When Nursing Home Care is Criminal

When Nursing Home Care is Criminal

When Nursing Home Care is Criminal 150 150 Lauren Ellerman

Do you remember the O.J. Simpson case?

Simpson was found liable in civil court, even though he was found not guilty for the same actions in criminal court. Isn’t it odd that Simpson could be held responsible in one court and not the other?

We encounter a similar situation in cases of nursing home neglect, but occasionally, prosecutors have successfully  pursued criminal charges against a nursing home employee for mistreating residents.

Here is an example of a recent nursing home case, Beshah v. Commonwealth, where a nurse was charged with criminal fraud for intentionally not providing care to residents at the Potomac Center in Arlington, Virginia.

In that case, the nurse falsely documented care that had not been provided to patients.

The Court of Appeals of Virginia said that the nurse’s failure to accurately document care was not an isolated event but a pattern of behavior to misrepresent the status of the patient’s treatment and medication.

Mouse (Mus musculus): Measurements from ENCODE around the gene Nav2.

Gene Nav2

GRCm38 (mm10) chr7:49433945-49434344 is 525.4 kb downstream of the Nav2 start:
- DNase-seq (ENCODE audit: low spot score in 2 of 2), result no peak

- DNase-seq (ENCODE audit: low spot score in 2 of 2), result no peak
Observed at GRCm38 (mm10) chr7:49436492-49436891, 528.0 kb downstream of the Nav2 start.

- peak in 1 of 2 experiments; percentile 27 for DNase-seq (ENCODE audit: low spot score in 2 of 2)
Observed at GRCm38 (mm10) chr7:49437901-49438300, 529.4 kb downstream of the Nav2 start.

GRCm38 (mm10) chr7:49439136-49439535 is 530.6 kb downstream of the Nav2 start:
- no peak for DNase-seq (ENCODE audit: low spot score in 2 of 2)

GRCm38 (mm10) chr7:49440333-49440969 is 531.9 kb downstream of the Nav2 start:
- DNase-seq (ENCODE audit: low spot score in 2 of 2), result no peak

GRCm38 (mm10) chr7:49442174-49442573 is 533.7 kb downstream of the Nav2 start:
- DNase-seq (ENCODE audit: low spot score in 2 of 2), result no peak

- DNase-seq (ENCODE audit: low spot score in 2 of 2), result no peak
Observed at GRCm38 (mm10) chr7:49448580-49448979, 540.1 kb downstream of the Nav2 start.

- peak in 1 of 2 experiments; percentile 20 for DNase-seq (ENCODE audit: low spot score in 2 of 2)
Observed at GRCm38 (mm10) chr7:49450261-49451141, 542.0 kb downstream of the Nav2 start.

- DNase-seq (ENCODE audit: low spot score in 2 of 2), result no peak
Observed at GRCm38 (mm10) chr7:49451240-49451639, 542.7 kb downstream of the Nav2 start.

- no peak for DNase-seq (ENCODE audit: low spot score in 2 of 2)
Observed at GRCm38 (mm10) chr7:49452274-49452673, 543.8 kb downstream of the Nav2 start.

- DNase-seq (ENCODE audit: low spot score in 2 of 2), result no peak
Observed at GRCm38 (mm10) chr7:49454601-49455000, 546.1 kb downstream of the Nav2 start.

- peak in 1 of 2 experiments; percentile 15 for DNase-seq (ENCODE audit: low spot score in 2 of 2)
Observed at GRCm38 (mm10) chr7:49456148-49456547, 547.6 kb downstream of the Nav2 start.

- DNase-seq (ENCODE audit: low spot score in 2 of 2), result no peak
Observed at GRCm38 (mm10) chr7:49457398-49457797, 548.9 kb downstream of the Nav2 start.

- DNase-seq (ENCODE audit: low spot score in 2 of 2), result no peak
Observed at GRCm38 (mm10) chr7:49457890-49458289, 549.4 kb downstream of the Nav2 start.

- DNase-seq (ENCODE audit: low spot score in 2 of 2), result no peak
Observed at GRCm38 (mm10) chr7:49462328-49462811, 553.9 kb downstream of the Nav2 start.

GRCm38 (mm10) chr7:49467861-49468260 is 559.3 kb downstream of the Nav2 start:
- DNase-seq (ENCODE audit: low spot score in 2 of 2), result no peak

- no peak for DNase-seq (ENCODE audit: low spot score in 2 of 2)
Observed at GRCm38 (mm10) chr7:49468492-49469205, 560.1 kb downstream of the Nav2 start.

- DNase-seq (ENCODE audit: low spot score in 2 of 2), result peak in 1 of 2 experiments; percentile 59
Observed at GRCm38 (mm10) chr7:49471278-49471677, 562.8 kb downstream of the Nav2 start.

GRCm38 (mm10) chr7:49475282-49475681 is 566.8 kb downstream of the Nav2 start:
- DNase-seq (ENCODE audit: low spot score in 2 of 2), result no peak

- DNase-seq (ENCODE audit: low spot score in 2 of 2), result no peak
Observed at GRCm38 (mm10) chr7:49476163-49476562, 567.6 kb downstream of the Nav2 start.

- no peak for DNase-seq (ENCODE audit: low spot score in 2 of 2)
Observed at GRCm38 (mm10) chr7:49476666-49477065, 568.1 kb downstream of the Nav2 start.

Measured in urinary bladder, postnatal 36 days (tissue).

It is encouraging to see local prosecutors pursuing criminal cases of nursing home neglect.

Often, families will call our office and share terrible stories of elder abuse or neglect that caused the death of a loved one. They will tell me their local police are investigating and they believe criminal charges will be filed. I explain to families the following: (a) it is possible but unlikely criminal charges will be filed; (b) a civil case can be pursued regardless of whether criminal charges are filed by the prosecutor.

But we need to hold care providers accountable when they neglect the care of our loved ones. At least one Virginia prosecutor is on the right track to change the way the system works so that neglect, fraud and intentional mis-documentation are not tolerated.

In civil court, you generally sue the company but not the nurse, and worse, the nurse may or may not be fired even after having provided negligence. She won’t likely lose her license unless you file a complaint with the Virginia State Board of Nursing.

But will a nurse be hired with a conviction of fraud stating she intentionally lied about patient care? No.

About the author

Lauren Ellerman

In 2011, Lauren Ellerman was named "Young Lawyer of the Year" by the Roanoke Bar Association for her work in the community. To speak with Lauren about your personal injury case, contact her at lellerman@frithlawfirm.com.

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